In addition to hindering self-expression in style, micro-trends leave detrimental effects on the environment. Polyester, a synthetic fabric made of plastic and oil, makes up more than half of clothing in the fast fashion industry due to its low production cost and versatility. While only 15% of clothing in the U.S. is recycled, the other 85% ends up in landfills, where they break down into tiny pieces of plastic called microplastics. In fact, synthetic textiles accounted for up to 90% of marine microplastics in 2021, causing harm to ecosystems and wildlife. Shreya draws a connection between plastic pollution and the shortened trend cycles. 

“If you’re changing your entire closet or your entire lifestyle based on trends, you start a process where you’re just wasting clothes from previous trends,” Shreya said. “It builds up because eventually you’ll see those in thrift stores, and those eventually end up in landfills.”

The harmful effects of fast fashion have long been recognized. Yet the industry comes with its own nuances: people have limited access to sustainable fashion, which often comes at the expense of affordable prices. 

“Obviously it’s just easier to buy something on certain sites than spend $100 on something from an expensive site,” Shreya said. “It makes sense that a lot of people do consume fast fashion, because a lot of the time, people don’t have the privilege of buy[ing] certain things for themselves.”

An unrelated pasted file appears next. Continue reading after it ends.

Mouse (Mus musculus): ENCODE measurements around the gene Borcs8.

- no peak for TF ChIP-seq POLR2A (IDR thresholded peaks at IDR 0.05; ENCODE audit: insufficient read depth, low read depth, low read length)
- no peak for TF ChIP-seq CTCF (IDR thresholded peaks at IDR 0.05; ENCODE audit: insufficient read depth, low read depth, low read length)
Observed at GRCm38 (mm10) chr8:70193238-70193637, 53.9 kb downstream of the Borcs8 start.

[Micro-trends] kill the ideas of individuality and fashion because people are just following these trends. They don’t build up on their own style or what they are comfortable and confident with.”

— Fashion enthusiast Shreya Balakrishnan (12)

Reducing consumption can be difficult for people who appreciate fashion and love exploring new styles. Fashion itself, even with its negative environmental effects, is a vital aspect of many people’s lives. As a way of navigating this dichotomy, many have started to shop secondhand, practicing ethical and sustainable fashion. For instance, Shiv frequently shops on Grailed, a secondhand high-end clothing website, and visits secondhand stores such as Goodwill or Crossroads

But sometimes, countering micro-trends is as simple as paying attention to our existing wardrobes. Rather than accumulating vast amounts of clothes that are considered trendy right now, people have started to lean toward pieces that mix and match with their current styles, in order to maximize outfit combinations and help curb the overconsumption of clothing. 

“When I’m buying clothes, I always try to keep in mind the rest of my clothes in my closet,” Shiv said. “I try to buy things that I’ll use a lot instead of throwing away, things that can be really easy to style day to day.”

As long as social media dictates our consumption patterns, fast fashion and its harmful effects will continue to accelerate along with it. But finding a middle ground between fast fashion and sustainable options can ultimately help users resist the pull of short-term trends.

“The main thing is that you need to figure out what you personally gravitate to[wards],” Joelle said. “If you find pieces that match with your personal aesthetic or style, they won’t be cycled in and out because it’s core to you. It isn’t something that changes with trends.”

This story was originally published on Harker Aquila on November 14, 2022.